My work was described once as an attempt to stop time. To slow it down. I liked that very much. Painting for me is always associated with a certain internal struggle. When it's working, I’m in this very specific place - of just painting. I think I’m running after that feeling constantly, a bit like an addict, trying to find that place again and again.

TMR: You love books, but in one interview, you said that you wanted to burn a book ["My Kampf"]. Is that true? And if so, did you burn it?

Initially I did want to burn it. This copy of Mein Kampf was bought - completely unintentionally - by my dear partner, who’s also an artist, Silia Ka Tung. I thought she was buying me some pre-WW2 1930’s German magazines, but when I opened the parcel that morning I discovered, to my horror, that she had bought an English translation of ‘Mein Kampf’, which was published in Britain in the 1930’s. I didn't burn it in the end - instead I covered it in paint, black gouache. Every word and every letter was carefully and methodically erased with a brush and every image was altered. It became the central piece of my 2018 exhibition titled “Black Book’ at the Freud museum in London.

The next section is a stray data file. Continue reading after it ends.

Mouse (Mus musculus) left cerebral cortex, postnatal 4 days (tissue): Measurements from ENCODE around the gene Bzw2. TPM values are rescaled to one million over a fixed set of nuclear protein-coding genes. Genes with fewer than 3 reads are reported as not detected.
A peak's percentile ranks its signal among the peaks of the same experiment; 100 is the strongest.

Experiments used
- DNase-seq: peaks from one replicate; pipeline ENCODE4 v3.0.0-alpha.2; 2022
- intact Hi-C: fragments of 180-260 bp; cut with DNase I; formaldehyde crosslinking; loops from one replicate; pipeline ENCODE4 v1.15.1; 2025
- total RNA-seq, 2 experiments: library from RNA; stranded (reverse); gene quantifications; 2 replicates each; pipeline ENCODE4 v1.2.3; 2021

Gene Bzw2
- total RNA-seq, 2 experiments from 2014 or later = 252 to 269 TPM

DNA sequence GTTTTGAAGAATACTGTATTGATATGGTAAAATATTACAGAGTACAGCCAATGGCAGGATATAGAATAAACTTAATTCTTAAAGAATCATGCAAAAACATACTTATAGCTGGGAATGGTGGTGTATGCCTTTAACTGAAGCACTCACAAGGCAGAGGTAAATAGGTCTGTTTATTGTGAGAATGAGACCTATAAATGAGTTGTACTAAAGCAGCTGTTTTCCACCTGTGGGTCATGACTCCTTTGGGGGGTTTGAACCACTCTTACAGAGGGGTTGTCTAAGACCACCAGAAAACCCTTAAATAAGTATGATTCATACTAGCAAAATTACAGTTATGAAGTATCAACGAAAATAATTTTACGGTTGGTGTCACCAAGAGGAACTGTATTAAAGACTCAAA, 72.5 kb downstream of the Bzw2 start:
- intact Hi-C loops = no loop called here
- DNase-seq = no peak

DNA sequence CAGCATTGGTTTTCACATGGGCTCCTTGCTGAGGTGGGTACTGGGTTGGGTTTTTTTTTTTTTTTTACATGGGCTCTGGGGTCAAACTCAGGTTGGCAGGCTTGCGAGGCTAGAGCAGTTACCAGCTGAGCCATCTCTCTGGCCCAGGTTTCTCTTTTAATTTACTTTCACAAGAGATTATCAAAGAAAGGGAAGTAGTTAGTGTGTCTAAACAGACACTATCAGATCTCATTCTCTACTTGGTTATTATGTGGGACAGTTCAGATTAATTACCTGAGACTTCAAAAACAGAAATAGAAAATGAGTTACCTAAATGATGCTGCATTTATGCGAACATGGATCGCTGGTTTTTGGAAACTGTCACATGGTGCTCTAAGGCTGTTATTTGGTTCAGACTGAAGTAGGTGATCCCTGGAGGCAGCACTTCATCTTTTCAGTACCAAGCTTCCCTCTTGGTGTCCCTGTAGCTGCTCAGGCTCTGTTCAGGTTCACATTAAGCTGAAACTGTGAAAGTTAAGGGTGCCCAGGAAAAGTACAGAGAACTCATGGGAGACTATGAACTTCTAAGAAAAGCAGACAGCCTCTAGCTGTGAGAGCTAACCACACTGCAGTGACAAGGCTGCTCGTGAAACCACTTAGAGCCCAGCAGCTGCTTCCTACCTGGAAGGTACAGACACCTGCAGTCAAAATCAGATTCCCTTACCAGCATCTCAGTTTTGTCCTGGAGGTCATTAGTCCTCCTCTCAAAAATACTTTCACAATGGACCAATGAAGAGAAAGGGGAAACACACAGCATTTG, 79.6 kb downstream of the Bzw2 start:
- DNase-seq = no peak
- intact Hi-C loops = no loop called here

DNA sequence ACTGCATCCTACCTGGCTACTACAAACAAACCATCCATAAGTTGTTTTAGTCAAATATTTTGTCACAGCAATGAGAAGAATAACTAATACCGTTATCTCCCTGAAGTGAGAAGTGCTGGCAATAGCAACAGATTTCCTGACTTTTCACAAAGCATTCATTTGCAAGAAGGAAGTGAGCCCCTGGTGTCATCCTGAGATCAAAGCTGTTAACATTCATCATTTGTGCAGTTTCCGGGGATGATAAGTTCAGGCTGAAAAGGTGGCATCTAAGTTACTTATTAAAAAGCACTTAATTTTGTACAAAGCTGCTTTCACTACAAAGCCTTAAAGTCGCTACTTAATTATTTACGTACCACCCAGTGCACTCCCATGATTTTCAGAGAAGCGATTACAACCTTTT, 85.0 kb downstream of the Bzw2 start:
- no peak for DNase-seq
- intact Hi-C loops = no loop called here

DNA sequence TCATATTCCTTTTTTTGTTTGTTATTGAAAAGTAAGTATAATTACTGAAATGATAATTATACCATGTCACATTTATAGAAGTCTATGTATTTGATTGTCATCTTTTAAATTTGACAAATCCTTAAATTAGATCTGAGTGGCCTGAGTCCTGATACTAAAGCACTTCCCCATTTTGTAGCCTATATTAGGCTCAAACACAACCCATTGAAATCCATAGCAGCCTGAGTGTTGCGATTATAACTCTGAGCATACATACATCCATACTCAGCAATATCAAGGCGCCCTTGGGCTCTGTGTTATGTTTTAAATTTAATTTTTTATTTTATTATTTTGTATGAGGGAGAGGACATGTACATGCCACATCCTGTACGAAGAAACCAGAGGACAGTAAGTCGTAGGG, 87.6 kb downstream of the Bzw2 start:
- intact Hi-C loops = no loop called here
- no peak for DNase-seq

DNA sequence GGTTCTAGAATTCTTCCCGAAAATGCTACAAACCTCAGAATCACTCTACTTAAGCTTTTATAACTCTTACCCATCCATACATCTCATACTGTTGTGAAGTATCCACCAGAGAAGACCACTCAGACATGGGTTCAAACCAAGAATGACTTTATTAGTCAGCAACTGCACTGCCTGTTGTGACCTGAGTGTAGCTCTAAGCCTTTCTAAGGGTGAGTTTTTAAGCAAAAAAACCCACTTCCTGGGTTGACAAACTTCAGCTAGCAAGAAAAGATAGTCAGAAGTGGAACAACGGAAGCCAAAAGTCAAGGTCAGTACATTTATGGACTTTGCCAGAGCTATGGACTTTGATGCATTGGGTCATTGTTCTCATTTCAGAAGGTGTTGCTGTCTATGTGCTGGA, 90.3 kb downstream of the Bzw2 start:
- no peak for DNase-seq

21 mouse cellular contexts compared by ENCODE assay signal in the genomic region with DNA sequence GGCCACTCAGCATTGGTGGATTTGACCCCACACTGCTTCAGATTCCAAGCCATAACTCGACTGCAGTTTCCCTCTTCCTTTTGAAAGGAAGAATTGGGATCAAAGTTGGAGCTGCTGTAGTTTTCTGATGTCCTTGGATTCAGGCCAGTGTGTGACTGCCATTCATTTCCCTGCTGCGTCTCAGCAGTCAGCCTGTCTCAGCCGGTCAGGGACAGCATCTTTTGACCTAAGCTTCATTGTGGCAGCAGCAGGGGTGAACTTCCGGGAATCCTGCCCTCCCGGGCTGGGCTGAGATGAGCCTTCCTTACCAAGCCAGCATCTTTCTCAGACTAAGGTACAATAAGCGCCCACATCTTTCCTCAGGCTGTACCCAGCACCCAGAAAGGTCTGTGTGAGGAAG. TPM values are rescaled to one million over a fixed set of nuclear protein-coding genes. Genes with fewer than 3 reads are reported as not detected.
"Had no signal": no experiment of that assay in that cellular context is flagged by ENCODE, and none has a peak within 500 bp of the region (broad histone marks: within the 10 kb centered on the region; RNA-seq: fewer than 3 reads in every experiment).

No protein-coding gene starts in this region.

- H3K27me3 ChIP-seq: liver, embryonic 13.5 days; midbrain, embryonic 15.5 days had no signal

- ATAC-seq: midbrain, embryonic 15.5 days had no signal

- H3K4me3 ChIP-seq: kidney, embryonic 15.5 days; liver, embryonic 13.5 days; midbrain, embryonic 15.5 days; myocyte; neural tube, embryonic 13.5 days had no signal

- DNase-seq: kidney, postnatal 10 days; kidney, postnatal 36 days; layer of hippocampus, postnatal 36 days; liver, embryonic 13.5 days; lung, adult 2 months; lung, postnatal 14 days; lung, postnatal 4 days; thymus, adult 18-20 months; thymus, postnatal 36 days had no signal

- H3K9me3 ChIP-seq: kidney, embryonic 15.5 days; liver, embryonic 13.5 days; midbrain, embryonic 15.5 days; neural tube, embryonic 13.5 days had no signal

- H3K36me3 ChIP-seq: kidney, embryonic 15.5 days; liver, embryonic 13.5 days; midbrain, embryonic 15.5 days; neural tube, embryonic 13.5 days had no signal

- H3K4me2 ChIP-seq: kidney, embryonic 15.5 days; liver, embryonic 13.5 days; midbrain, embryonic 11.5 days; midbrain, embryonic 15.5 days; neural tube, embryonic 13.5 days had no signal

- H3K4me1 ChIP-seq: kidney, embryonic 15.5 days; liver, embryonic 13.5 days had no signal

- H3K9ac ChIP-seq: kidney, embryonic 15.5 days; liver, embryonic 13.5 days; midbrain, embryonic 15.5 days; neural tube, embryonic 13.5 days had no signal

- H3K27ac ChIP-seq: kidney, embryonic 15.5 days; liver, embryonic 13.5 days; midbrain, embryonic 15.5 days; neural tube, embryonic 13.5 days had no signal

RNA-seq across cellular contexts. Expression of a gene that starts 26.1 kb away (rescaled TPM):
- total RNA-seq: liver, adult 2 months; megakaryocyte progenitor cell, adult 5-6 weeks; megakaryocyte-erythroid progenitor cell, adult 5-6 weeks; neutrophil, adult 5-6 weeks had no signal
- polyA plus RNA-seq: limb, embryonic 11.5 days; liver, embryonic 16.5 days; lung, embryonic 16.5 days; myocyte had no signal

TMR: You have a series of paintings that symbolically depict key moments of twentieth-century Chinese history. From where comes this interest in China?

Silia, my partner in life and in art, is Chinese. Born in China she moved to Hong Kong when she was a young girl. We have three girls of our own at home, who are shared between her Chinese and my Jewish/Israeli culture. These specific works were made during a residency in Shenzhen, China in 2016.

By that time I was already using old magazines in my work and Silia mentioned that I should check out ‘Huabao’ - pictorial Chinese magazines that were published until the beginning of the cultural revolution. I bought dozens of them and they became an endless source of material, which I painted over systematically during the residency.

TMR: There is something mystical behind the blank faces of your models. Do you invite us to fill the empty space alone, with our own imagination and meaning, or rather tell us that the human face is an eternal mystery?